Friday, January 9, 2009

Taprooted in Our Little Acre

I was reading one of my favorite blogs the other day - I have many - and Gail of Clay and Limestone posed the question, "What taproots you to your garden?" At first, I wondered what she meant, but as I worked my way down her post, I knew that I'd already thought about this long before she brought up the subject. She merely put a poetic spin on it.

As gardeners, we know what a taproot is. Many times as Romie is helping me dig and transplant something from one place to another (or I'm helping him), he'll say, "We need to be sure to get the taproot or it won't live." While that may or may not be true, the taproot runs deep and it's hard to remove the entire plant. It's as if the plant is sending the message that it doesn't want to go anywhere because it's doing just fine where it is, thankyouverymuch.

A few years ago, I had a recurring dream - a nightmare, really - in which we sold our house, bought a fixer-uper, then halfway through the fixing-up, I missed my old house and wanted it back. Of course, someone else owned and was living in MY house and didn't want to give it back to us. I couldn't blame them. I liked my house, too, and I really wanted it to be ours again. I started crying uncontrollably, my heart broken. A couple of times, I actually woke up sobbing.

Wonder what a dreamologist would do with that.

Eventually, I stopped having that dream. But it presented a very real question to myself. What would happen when the day actually came that I did have to move from this house? Romie and I have talked about whether we want to live here when we become unable to care for it ourselves. It's not a particularly large house, but neither is it small. And the property is an acre in size, with considerable gardens on that acre.

The gardens that are now known collectively as Our Little Acre have evolved over time, as most gardens do. They were created in bits and pieces as time, money, and energy allowed. As is the case of anything we put sweat equity into, there lives a little bit of our heart also. In fact, I can think of nothing on this property that was purely created by us (and God, of course) other than the gardens.

Are they just a collection of plants growing? They are that, but they are much more. If you come to visit the gardens, I will happily give you the in-depth tour (whether you want that one or not) where I give you the history and anecdotes about how this came to be the way it is, why I planted that there, and will even tell you about past plants no longer growing there. Every plant has a story, and it is in the telling of these stories that gives the clues as to why I am taprooted in my garden.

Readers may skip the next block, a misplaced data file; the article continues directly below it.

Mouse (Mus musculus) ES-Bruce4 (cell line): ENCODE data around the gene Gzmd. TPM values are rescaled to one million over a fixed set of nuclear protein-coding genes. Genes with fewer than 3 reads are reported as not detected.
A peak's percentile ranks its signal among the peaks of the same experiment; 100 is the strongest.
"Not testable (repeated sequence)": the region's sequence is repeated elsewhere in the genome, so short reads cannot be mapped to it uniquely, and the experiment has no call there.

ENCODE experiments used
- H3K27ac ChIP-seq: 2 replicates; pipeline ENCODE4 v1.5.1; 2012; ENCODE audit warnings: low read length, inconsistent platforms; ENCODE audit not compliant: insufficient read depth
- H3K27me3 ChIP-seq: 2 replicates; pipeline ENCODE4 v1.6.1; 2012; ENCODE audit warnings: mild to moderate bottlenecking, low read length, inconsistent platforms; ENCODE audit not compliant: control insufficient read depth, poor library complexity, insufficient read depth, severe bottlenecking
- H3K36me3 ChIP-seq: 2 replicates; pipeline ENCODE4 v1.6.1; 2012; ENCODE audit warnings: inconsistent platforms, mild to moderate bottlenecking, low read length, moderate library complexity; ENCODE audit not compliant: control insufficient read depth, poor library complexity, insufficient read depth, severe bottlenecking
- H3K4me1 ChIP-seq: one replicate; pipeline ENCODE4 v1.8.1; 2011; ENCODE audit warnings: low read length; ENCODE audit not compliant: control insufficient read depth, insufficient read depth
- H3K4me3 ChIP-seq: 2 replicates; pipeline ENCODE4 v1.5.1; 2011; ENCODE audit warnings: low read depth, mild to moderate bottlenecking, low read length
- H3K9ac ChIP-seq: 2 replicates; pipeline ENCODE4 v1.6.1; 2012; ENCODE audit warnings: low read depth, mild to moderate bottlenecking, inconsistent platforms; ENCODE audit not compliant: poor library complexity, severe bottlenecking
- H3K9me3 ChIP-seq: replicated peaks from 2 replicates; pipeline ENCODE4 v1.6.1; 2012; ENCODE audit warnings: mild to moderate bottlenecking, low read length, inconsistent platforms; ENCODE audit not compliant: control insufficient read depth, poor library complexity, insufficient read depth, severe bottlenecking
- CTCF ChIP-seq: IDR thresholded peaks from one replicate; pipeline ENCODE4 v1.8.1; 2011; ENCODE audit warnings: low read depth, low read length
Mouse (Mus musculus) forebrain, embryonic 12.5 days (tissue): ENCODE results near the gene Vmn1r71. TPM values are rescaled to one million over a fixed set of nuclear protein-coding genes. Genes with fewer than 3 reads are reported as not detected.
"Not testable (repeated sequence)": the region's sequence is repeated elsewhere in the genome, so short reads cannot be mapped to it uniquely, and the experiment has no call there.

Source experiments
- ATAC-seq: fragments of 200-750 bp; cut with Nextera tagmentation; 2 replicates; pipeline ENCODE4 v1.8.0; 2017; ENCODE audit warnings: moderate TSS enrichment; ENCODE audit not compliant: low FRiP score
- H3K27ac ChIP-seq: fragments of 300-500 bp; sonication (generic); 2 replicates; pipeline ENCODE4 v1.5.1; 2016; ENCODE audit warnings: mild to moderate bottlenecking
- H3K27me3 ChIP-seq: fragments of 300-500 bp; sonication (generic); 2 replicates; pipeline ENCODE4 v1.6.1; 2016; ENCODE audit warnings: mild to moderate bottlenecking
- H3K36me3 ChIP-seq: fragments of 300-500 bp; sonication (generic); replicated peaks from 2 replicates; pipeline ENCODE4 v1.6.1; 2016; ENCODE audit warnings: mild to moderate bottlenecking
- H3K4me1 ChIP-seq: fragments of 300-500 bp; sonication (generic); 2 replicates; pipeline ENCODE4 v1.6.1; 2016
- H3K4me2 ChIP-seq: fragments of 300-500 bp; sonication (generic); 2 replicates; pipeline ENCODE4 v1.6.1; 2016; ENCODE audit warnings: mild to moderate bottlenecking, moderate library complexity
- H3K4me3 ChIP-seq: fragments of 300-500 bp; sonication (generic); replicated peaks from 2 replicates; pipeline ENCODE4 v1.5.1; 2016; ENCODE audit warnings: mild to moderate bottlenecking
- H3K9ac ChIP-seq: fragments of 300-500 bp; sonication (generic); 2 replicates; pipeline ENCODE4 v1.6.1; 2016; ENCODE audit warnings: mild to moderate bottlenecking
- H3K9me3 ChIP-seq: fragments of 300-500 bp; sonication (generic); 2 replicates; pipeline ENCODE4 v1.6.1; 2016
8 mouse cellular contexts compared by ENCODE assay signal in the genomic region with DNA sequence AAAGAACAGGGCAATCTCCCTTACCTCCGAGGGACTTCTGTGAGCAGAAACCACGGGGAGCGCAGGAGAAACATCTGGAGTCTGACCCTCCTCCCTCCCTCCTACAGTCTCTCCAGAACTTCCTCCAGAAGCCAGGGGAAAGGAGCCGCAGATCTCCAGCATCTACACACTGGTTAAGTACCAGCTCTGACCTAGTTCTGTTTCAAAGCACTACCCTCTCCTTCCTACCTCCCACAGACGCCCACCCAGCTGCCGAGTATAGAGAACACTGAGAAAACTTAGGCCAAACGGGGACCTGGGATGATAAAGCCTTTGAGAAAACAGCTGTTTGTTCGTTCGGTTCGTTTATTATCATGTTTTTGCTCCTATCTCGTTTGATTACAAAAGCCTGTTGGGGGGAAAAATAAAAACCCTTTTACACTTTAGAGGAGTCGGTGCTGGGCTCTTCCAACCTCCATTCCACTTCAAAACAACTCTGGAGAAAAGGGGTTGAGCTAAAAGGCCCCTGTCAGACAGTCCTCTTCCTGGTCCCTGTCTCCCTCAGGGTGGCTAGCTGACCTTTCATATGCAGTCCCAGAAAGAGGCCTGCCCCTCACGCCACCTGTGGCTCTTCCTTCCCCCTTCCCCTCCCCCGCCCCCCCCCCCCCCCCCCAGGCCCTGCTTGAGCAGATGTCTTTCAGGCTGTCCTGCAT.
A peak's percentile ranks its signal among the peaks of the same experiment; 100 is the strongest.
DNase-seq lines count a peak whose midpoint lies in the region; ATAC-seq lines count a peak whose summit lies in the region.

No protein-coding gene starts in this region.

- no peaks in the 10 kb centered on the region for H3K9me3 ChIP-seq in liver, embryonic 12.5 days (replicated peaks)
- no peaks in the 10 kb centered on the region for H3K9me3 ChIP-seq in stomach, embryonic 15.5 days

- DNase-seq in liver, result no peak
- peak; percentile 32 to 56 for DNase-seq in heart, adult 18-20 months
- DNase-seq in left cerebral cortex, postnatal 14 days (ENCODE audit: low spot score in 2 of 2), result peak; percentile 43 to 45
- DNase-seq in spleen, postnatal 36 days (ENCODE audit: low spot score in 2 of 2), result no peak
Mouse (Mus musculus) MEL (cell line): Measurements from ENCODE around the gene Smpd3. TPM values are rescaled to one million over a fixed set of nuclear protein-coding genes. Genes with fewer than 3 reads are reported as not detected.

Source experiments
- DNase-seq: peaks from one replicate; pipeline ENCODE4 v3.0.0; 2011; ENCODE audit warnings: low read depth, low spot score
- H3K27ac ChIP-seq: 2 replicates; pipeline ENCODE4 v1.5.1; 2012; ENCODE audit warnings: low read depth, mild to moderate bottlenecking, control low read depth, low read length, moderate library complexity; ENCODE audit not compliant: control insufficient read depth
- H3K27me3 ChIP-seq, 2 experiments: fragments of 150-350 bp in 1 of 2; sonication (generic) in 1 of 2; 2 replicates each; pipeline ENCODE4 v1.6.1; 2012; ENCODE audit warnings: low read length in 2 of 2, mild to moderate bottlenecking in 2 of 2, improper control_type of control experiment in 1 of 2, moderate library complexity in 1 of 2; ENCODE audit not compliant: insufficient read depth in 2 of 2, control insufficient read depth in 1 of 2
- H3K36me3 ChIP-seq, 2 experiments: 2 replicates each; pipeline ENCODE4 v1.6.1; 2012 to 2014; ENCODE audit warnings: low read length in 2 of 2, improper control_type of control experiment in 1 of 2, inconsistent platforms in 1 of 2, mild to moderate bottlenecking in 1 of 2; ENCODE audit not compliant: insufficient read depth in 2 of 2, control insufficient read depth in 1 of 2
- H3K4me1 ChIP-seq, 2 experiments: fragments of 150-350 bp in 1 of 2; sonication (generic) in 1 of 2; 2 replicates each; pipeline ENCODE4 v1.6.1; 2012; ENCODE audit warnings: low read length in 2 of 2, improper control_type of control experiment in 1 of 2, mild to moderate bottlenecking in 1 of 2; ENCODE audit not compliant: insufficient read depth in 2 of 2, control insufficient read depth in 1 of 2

There are general reasons, too.

Our children grew up here. It's the only home they ever had until they left for college. I can remember the day that Romie and I were working in the garden together when Kara was two years old and I was pregnant for Jenna. A storm was fast approaching and I was hurrying to get the strawberries picked. Kara was on the perimeter and every little bit, I would throw a strawberry to her. She'd toddle over and pick it up and stick it in her mouth. As soon as she swallowed it, she'd say, "More!"

Scenes of Jenna going for rides in the wheelbarrow as Romie used it for yard work play through my mind. She grew up as his shadow, taking to yard and garden work like a fish to water. Even now, she'll get the mower out in the summer when she's here for a visit if the yard looks as if it could use a cutting.

I grew up near here, too, just three miles away. This is 'my' country and I know it well. I learned about our clay soil from my parents. Before I even considered gardening, I knew what a frustration it was to try and grow things in it, except for corn, wheat and soybeans. Our small town was home to a clay tile factory, for goodness' sake. Mom says we should be making pottery, not growing flowers.

Over the past few years, first with help and guidance from my mom, and later through research of my own, I have learned to tame that mucky stuff and turn it into something in which plants like to grow and thrive.

There are the individual plants, shrubs, and trees that we acquired in a unique way or were gifts for special occasions. How could I ever leave the Peolac? Or the pine tree that I carried home from Maine in my suitcase in 1979 that has grown to be taller than our two-story house?

What about the Buckeye tree that Mom and Dad bought for us to plant when Kara was born in 1980? My grandma turned 94 the day after Christmas - could anyone else know what the Japanese Maple she thought I "needed" and bought for me in 2006 is worth to me?

So many passalongs - the 'Dawn' Hosta from Kim, the Trollius from my friend Alison (whose plant is from her sister, who got hers from Monticello), the Flame Grass from Sue, the Iris from my next-door neighbor, and countless trees, shrubs, and perennials from Mom. Those things couldn't possibly mean as much to someone else as they do to me.